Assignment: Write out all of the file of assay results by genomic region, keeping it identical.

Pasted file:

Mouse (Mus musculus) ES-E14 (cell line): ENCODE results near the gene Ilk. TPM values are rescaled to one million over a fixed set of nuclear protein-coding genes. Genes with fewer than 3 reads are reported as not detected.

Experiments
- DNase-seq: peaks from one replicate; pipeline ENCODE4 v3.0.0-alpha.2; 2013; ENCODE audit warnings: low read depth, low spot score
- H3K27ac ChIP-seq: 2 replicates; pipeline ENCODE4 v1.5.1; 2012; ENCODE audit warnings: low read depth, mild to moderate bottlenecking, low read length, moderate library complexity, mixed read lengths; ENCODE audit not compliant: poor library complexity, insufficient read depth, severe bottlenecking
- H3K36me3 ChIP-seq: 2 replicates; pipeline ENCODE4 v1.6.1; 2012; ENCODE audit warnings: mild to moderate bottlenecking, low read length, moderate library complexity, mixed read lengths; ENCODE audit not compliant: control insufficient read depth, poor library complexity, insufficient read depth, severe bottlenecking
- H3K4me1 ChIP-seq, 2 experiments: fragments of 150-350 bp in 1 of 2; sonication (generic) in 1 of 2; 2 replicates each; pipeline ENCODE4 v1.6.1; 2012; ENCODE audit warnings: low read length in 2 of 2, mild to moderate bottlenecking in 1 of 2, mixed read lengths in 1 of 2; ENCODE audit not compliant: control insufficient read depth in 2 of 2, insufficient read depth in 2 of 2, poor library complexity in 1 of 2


Mouse (Mus musculus) ES-E14 (cell line): ENCODE results near the gene Ilk. TPM values are rescaled to one million over a fixed set of nuclear protein-coding genes. Genes with fewer than 3 reads are reported as not detected.

Experiments
- DNase-seq: peaks from one replicate; pipeline ENCODE4 v3.0.0-alpha.2; 2013; ENCODE audit warnings: low read depth, low spot score
- H3K27ac ChIP-seq: 2 replicates; pipeline ENCODE4 v1.5.1; 2012; ENCODE audit warnings: low read depth, mild to moderate bottlenecking, low read length, moderate library complexity, mixed read lengths; ENCODE audit not compliant: poor library complexity, insufficient read depth, severe bottlenecking
- H3K36me3 ChIP-seq: 2 replicates; pipeline ENCODE4 v1.6.1; 2012; ENCODE audit warnings: mild to moderate bottlenecking, low read length, moderate library complexity, mixed read lengths; ENCODE audit not compliant: control insufficient read depth, poor library complexity, insufficient read depth, severe bottlenecking
- H3K4me1 ChIP-seq, 2 experiments: fragments of 150-350 bp in 1 of 2; sonication (generic) in 1 of 2; 2 replicates each; pipeline ENCODE4 v1.6.1; 2012; ENCODE audit warnings: low read length in 2 of 2, mild to moderate bottlenecking in 1 of 2, mixed read lengths in 1 of 2; ENCODE audit not compliant: control insufficient read depth in 2 of 2, insufficient read depth in 2 of 2, poor library complexity in 1 of 2